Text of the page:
Crawford County farmers continue to harvest corn fields in very suitable weather, but many may be concerned about their other crops.

Wildcat Extension Agent Josh Coltrain said warm, dry weather has been great for corn harvest, but is affecting soybeans. While soybeans are still maturing, lack of water can cause damage.

“There hasn’t really been any weather delay for corn harvest, which is great if farmers are only growing corn,” Coltrain said. “But almost nobody has just corn, and soybeans could have used a drink a long time ago.”

Coltrain said he hoped the area wouldn’t see as long of a stretch of dry weather, but that soybeans are being affected.

“Damage has definitely been done to some soybeans,” he said. “Right now, how much damage is really the question.”

Coltrain estimated corn harvest to be about 75 percent done, but it will still be awhile before harvest is complete.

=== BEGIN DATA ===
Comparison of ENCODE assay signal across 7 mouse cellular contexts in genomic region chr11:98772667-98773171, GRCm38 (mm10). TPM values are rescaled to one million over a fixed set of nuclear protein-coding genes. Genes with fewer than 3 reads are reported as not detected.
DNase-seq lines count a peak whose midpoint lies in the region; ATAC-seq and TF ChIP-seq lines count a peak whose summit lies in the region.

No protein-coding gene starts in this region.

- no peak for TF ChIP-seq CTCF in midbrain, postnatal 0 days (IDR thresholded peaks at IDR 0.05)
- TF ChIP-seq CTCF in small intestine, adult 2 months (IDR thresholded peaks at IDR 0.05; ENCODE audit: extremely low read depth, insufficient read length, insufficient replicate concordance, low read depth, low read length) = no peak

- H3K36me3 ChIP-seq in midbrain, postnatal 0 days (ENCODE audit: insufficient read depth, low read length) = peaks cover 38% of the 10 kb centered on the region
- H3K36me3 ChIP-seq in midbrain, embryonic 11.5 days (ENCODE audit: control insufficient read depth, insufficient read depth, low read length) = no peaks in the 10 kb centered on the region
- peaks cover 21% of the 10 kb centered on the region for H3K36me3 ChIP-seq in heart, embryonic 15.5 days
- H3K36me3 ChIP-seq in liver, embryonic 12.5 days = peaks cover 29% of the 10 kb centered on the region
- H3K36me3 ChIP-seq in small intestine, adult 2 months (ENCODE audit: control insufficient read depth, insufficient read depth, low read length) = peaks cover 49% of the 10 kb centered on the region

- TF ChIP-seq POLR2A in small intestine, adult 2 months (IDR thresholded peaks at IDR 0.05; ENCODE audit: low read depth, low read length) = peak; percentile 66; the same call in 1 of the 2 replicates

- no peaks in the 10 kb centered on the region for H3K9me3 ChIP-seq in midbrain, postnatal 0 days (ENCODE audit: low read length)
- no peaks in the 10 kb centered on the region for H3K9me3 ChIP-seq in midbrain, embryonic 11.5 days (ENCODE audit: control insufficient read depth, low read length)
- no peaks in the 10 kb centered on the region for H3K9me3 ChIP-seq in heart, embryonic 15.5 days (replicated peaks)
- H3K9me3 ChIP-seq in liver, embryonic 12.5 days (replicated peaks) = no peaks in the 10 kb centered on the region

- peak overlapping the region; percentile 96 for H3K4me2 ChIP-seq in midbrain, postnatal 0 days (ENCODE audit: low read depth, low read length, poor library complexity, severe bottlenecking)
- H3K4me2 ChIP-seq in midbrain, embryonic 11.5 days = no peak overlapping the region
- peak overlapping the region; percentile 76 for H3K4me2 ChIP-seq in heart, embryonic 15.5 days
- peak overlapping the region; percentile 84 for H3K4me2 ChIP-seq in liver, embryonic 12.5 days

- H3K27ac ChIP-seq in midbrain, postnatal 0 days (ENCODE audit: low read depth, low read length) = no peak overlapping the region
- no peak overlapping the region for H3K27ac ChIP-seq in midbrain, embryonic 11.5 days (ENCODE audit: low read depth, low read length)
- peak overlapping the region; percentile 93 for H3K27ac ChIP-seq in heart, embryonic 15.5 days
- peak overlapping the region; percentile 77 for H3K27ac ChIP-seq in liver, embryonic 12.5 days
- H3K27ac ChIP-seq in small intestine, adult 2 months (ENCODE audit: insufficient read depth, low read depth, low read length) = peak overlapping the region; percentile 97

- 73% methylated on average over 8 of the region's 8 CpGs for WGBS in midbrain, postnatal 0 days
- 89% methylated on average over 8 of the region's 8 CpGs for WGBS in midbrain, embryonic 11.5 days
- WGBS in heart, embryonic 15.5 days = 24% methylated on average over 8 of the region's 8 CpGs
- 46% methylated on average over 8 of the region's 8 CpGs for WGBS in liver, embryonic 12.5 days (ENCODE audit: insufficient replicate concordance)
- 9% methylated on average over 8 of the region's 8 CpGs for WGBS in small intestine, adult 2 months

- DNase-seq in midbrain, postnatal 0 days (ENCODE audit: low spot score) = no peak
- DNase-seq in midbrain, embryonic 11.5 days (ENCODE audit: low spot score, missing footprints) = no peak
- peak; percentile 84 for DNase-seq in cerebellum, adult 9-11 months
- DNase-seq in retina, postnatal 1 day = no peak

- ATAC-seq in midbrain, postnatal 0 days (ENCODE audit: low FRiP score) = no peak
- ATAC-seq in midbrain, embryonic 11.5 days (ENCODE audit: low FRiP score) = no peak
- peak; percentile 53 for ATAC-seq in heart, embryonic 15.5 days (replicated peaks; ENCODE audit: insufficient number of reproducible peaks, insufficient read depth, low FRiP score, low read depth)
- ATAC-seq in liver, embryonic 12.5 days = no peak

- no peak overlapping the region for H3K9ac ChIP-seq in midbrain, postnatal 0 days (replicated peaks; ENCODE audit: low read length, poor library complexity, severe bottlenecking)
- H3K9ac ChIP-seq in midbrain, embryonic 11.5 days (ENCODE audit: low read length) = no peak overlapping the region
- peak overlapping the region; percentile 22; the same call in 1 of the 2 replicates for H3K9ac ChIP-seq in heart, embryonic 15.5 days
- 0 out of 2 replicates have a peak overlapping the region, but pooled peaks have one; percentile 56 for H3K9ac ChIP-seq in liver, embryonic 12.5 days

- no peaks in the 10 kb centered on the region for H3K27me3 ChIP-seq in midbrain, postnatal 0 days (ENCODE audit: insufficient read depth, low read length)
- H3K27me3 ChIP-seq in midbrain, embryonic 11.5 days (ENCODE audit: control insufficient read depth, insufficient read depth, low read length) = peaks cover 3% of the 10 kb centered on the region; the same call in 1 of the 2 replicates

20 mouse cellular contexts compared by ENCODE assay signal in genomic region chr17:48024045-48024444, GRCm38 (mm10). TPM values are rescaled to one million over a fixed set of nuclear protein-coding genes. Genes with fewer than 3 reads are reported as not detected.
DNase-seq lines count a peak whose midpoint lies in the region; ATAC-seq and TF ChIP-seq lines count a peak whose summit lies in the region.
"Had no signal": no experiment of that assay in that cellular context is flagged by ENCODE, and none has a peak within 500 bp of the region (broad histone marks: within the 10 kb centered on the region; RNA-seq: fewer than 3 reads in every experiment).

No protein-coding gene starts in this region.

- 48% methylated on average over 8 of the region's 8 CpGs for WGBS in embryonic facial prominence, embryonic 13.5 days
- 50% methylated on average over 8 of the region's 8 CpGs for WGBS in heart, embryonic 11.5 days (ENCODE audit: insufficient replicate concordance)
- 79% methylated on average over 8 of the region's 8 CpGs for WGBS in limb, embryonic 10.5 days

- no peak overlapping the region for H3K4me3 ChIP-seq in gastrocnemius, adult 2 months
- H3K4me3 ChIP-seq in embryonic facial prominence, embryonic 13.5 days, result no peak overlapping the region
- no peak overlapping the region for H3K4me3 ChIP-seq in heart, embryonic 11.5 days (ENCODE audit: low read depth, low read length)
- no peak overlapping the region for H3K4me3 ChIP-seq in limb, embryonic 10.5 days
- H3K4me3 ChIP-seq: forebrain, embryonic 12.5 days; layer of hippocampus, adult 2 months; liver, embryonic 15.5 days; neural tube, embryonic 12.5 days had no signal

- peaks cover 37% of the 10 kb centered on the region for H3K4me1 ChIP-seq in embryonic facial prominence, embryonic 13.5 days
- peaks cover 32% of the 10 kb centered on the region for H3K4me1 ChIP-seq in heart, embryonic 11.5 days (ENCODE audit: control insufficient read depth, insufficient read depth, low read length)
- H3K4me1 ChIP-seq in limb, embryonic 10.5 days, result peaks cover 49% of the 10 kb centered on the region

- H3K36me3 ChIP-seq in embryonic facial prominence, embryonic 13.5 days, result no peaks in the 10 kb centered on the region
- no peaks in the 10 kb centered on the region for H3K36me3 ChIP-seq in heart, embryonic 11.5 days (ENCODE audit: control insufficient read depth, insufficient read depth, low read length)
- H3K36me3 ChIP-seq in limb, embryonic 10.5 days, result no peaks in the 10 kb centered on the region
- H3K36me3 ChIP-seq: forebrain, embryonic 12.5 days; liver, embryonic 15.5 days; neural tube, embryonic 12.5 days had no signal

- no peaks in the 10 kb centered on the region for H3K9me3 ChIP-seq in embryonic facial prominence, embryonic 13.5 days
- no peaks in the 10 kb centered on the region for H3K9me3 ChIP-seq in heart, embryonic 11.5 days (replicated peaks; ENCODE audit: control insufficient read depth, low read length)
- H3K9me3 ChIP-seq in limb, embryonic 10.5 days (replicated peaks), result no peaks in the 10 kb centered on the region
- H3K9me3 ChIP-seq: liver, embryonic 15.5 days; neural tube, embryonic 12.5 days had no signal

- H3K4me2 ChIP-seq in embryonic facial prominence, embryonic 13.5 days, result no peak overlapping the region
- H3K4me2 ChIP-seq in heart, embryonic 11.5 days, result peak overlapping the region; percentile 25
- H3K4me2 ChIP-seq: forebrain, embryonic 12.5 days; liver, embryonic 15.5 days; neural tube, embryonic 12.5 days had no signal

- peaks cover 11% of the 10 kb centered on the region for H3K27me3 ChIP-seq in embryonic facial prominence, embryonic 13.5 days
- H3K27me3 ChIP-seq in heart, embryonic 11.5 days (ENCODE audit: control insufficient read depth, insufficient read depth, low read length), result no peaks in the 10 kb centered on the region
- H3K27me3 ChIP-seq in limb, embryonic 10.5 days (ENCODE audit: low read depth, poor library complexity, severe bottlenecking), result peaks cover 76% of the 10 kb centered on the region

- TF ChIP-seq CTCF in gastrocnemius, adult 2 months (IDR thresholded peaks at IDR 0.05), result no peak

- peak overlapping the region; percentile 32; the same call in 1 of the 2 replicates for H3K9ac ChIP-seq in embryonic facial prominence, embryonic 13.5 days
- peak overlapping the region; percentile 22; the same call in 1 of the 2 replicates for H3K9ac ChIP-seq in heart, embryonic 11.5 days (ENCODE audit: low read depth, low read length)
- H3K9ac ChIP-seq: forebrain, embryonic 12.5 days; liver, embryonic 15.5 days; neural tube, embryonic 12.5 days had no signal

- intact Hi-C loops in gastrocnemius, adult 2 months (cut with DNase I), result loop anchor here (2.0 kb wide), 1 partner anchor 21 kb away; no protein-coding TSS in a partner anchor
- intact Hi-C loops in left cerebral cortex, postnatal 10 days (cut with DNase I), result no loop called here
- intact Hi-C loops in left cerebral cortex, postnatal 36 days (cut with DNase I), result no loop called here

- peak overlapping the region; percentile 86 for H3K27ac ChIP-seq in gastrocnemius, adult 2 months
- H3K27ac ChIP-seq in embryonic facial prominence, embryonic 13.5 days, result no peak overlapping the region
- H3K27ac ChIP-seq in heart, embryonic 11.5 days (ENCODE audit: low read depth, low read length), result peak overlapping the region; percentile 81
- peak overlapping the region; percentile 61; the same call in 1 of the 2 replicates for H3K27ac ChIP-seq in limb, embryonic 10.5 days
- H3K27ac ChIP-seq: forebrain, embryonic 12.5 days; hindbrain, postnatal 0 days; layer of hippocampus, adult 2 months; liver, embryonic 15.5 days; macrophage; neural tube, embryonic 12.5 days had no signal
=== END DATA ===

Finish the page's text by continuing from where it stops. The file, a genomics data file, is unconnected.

“I’m confident saying the majority of harvest is done,” Coltrain said. “But some of the later planted corn is really not that close to being ready. It will be awhile before we’re actually done harvesting corn.”

Yields are still being reported as low as the upper 80s — bushels per acre — and as high as 170. Coltrain said the average is somewhere in between, and that farmers on both the high and low ends were surprised — albeit with different reactions.

Even though soybeans are suffering from dry weather, there is good news. The threat of damage from podworms and stink bugs is moving out.

“We’re getting out of the time for podworm and stink bug damage in general,” Coltrain said. “Only those farmers with very late planted soybeans should still have concerns.”

— Chance Hoener is a staff writer for the Morning Sun. He can be emailed at choener@morningsun.net or follow him on Twitter @ReporterChance.